Though Germany is a stalwart political supporter of Israel, the revival of far-right extremism in Germany and the widespread European outrage over Israel’s activities in Palestinian territories has foregrounded some of the longstanding, emotionally charged tensions between the two nations. The Cakemaker works some of this deeply rooted emotion into its story about everyday Germans and Israelis. But while the film may be understood as a kind of transnational allegory, the primary strength of Ofir Raul Graizer’s first feature lies in allowing its characters to be more than embodiments of their national cultures, to own and feel the grief, guardedness, and loneliness that only later we may notice speaks to broader German-Israeli issues.
The film opens in Berlin, where on his visits to the city Israeli businessman Oren (Roy Miller) frequents a bakery run by Thomas (Tim Kalkhof). Oren, despite having a wife, Anat (Sarah Adler), back in Israel, seduces Thomas, and the two begin an affair that lasts until Oren’s sudden death in a car accident a year later. Grief-stricken, Thomas sojourns to Jerusalem, trying to track down Anat’s recently opened café, subsequently maneuvering his way into a job washing dishes at the establishment, and without revealing who he is.
What’s behind Thomas’s compulsion to make the trip and engage in such deceit is left unspoken in The Cakemaker, but it’s clear that he’s seeking a kind of closure. Thomas exploits the first opportunity to impress Anat with his baking, and Anat, growing fond of the taciturn Thomas, takes him on as a baker, but to the chagrin of her devoutly Orthodox brother-in-law, Motti (Zohar Shtrauss). This spells trouble, not only because of the inevitability that Anat will discover Thomas’s true identity, but also because Thomas’s presence in the kitchen threatens her café’s official kosher status.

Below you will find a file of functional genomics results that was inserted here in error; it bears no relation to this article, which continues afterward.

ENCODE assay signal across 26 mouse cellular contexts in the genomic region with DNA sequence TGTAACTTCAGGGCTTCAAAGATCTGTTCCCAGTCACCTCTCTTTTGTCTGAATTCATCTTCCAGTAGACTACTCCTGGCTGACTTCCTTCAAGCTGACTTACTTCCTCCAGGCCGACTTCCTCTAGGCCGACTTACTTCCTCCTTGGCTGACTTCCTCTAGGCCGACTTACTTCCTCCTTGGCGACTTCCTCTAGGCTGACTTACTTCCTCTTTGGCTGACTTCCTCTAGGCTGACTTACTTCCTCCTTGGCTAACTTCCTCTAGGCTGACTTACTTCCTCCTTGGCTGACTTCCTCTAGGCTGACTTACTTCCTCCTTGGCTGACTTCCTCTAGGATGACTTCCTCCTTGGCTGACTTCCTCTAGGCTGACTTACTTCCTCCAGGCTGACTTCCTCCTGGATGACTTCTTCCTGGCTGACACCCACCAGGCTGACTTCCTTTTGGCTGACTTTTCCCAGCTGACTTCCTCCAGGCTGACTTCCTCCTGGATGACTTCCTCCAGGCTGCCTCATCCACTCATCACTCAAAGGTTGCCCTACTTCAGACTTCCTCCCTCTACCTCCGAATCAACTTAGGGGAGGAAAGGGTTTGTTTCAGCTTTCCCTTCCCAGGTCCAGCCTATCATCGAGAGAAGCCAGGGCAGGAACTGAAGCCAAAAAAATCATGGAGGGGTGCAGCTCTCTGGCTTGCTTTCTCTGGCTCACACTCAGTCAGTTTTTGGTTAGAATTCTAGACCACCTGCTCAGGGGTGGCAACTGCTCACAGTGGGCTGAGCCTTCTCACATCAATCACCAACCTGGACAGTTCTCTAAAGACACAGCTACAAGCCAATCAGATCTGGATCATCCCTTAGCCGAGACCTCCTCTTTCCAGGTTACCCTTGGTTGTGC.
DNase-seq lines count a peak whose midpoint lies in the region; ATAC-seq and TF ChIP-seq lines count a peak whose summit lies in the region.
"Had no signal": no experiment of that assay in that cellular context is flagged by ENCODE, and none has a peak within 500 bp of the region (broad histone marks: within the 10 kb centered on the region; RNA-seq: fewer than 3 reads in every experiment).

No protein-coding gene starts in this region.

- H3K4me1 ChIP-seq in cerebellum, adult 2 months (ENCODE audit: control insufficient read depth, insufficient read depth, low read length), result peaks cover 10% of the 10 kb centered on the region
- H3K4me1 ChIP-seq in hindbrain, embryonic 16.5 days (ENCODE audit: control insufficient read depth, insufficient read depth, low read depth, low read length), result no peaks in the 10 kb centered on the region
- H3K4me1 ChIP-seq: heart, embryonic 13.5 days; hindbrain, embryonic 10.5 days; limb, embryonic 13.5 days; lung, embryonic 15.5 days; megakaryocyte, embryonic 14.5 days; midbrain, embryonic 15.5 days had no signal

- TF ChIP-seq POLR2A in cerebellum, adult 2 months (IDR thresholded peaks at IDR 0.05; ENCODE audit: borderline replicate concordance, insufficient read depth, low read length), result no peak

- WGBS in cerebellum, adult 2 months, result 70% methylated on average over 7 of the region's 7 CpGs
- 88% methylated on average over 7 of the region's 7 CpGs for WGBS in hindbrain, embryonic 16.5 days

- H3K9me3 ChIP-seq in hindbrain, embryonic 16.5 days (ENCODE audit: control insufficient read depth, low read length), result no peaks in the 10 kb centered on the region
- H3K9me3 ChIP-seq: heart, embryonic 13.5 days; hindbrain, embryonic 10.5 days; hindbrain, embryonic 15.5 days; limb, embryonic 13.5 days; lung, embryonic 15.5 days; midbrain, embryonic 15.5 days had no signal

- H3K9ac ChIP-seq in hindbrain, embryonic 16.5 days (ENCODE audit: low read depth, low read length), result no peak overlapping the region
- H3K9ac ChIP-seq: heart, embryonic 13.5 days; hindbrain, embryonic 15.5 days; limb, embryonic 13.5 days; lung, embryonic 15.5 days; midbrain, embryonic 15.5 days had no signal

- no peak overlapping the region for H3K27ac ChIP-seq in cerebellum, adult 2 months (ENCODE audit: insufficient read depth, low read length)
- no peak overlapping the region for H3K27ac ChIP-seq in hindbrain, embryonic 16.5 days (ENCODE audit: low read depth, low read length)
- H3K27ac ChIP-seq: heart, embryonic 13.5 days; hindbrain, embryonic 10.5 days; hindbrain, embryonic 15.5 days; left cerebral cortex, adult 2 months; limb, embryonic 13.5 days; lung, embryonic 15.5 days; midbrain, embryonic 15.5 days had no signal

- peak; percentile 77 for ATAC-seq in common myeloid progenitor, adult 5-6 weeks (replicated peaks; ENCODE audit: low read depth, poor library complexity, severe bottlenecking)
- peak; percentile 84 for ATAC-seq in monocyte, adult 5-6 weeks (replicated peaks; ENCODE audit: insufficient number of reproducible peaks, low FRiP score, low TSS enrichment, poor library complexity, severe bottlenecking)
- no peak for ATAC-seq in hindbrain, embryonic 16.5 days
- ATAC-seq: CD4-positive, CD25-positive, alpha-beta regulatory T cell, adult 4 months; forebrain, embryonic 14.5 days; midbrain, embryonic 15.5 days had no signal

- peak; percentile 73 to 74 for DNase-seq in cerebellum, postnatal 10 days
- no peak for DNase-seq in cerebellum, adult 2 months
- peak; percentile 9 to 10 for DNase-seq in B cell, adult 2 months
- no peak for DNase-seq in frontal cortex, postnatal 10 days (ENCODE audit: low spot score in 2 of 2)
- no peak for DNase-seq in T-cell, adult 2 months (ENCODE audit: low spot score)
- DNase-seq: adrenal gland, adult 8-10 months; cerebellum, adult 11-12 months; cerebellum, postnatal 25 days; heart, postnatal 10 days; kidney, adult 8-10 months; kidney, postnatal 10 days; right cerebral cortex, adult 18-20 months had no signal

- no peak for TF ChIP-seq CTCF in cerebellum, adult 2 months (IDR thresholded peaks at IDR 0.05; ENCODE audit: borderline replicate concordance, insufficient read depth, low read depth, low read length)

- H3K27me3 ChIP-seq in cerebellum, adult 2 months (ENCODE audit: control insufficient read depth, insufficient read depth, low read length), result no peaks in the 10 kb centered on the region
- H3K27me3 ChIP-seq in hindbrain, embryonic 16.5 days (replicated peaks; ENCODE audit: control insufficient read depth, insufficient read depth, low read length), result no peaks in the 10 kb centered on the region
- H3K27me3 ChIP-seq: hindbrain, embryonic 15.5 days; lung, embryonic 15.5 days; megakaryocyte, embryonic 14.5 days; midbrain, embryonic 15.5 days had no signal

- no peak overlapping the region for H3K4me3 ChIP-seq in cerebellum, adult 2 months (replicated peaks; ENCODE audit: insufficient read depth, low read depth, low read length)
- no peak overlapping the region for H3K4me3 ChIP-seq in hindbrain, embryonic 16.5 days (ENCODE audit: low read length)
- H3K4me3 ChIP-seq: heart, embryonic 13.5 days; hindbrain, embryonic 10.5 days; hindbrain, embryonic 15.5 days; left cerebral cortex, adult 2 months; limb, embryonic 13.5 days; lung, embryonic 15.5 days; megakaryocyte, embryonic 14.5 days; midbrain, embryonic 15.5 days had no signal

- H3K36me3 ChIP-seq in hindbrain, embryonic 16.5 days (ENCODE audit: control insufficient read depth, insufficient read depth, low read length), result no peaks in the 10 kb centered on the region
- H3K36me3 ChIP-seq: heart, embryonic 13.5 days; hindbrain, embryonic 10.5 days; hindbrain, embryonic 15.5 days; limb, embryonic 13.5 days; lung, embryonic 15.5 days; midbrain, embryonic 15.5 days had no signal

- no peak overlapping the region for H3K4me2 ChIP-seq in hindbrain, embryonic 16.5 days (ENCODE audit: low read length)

Like the film’s multilayered, symbolic cakes, Tim Kalkhof’s performance avoids over-simplification.
With its representation of familial conflict, web of secrets, and deferred grief, the film deals in standard melodramatic scenarios, and in some moments its deployment of these tropes is cheap. One in particular, in which Anat blithely explains that her baking was never able to please Oren, and Thomas instructs her on adequately handling the dough, delivers a baroque sexual metaphor, in the service of too-obvious dramatic irony, with far too straight a face. But for the most part, The Cakemaker doesn’t paint in such broad strokes. Far more developed than this one equation of sex to baking, for example, is the film’s contrast between Thomas’s approach to food as a sensual, private activity and the Israelis’ approach to it as a religious and communal one.
Like the film’s multilayered, symbolic cakes, Kalkhof’s performance avoids over-simplification, even though the silent-sufferer character he plays is a classic melodramatic archetype. Thomas is reserved to the point of impassivity, and yet, from his first appearance on screen, we can perceive the lonesomeness that compels this attitude. Kalkhof’s smooth-featured face works as a mask behind whose stereotypically German neutrality we catch only momentary glimpses of feeling: Thomas registers a moment of discomfort when listening to Anat describe her deceased husband, and, in flashback, to Oren describe his wife and child. Although it eventually does so, The Cakemaker never needs to give Thomas a backstory underlining that Thomas is lonely, that perhaps lonesome despair motivates his inexcusable decision to deceive Anat and her family. Moreover, Kalkhof’s curious combination of inscrutability and woundedness helps to invite our empathy for Thomas even when the character is at his most deplorable.
Kalkhof’s subtle performance lays the groundwork for The Cakemaker’s affecting climax—a final discharge of suppressed emotions that’s hardly surprising but very much earned. Despite some obvious moments, Graizer’s film is a complex mix: Binding its narrative to fascinating explorations of national identity, sexuality, and, of course, food, it avoids being limited by its use of allegory and melodrama. Instead, it deploys elements of each to craft a poignant film about mourning and forgiveness.